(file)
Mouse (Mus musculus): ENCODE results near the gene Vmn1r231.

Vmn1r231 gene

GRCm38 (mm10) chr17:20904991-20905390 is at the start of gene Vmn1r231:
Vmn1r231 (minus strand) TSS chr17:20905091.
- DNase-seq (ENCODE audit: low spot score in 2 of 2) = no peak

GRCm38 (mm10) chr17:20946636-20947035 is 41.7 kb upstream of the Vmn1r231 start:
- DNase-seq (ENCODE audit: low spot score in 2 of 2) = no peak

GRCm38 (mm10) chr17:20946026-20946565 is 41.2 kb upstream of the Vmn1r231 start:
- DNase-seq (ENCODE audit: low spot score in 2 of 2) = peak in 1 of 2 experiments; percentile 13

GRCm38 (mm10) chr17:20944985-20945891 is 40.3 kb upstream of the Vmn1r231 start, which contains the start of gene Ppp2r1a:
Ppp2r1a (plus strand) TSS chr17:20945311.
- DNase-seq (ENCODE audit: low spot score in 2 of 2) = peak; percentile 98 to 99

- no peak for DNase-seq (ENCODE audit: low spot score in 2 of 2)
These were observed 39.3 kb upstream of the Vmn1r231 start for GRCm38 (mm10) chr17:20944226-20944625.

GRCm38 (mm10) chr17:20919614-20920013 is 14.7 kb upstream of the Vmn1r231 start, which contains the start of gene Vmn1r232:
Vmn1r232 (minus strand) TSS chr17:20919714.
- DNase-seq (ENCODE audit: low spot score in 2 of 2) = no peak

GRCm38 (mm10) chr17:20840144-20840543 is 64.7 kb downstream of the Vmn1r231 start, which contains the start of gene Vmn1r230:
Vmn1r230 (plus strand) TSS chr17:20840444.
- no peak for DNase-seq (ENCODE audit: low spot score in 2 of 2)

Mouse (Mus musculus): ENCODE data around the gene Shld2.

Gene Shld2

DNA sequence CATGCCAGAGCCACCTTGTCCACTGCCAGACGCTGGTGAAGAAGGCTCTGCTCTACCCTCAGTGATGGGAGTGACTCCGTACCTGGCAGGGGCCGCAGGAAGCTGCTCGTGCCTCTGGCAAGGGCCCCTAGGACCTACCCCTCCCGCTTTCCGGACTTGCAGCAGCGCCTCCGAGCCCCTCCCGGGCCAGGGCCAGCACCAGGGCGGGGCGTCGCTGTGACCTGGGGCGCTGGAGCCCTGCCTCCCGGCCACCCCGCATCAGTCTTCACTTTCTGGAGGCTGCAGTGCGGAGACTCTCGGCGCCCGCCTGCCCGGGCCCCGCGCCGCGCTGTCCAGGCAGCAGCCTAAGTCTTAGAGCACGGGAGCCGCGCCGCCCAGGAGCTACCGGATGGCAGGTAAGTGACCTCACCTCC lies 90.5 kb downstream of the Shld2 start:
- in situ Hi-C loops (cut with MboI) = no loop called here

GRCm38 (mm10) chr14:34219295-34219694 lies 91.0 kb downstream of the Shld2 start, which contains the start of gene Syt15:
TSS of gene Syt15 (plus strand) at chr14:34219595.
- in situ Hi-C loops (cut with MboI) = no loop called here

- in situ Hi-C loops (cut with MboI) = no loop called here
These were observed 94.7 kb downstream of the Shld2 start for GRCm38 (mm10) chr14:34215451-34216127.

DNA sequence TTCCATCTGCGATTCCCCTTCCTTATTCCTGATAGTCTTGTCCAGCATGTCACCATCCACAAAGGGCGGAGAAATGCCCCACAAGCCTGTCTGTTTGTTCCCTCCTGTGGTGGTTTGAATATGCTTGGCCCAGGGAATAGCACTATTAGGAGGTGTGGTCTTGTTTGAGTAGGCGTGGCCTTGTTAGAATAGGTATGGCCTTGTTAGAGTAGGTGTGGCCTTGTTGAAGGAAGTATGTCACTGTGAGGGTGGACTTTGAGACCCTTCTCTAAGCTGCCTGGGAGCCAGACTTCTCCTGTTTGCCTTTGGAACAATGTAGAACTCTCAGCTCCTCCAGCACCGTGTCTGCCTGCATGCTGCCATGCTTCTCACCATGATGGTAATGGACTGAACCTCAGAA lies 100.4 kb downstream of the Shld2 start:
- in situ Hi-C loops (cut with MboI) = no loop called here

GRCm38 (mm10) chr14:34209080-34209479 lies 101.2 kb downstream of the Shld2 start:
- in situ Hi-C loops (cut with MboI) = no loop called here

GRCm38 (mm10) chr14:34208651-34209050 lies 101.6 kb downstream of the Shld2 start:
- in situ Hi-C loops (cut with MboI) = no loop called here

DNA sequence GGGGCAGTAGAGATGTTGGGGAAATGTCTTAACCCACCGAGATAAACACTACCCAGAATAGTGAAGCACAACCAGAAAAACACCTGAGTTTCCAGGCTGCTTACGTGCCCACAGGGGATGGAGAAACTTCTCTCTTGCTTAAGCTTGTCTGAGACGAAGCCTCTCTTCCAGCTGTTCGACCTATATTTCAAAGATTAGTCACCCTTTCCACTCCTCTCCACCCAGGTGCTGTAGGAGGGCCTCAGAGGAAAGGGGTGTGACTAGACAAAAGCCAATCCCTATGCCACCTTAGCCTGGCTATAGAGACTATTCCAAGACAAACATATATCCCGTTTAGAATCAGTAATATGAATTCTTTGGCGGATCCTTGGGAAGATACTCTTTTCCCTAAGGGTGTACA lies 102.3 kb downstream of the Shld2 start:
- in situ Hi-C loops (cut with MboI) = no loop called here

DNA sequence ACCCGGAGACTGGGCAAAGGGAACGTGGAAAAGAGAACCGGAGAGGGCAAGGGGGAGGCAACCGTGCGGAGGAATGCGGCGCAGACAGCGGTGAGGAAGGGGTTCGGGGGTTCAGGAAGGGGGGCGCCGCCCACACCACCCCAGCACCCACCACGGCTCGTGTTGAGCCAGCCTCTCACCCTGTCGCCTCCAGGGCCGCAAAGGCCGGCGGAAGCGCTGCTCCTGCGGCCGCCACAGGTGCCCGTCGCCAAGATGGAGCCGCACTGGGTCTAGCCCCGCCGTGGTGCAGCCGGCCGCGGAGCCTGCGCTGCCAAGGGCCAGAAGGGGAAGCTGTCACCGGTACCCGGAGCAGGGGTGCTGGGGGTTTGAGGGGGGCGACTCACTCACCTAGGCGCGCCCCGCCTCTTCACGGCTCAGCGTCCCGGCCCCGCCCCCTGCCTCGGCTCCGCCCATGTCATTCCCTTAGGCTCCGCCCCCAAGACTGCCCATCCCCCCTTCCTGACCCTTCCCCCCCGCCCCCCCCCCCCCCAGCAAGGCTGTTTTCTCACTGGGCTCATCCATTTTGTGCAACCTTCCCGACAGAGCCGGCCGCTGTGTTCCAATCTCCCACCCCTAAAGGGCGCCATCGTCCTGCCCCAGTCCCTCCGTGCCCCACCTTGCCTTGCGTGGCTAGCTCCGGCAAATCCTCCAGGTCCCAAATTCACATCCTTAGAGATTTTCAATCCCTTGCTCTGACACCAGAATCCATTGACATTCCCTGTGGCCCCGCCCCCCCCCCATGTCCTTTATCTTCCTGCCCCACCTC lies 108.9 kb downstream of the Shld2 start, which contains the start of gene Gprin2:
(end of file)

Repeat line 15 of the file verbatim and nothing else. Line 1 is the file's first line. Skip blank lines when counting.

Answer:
GRCm38 (mm10) chr17:20919614-20920013 is 14.7 kb upstream of the Vmn1r231 start, which contains the start of gene Vmn1r232: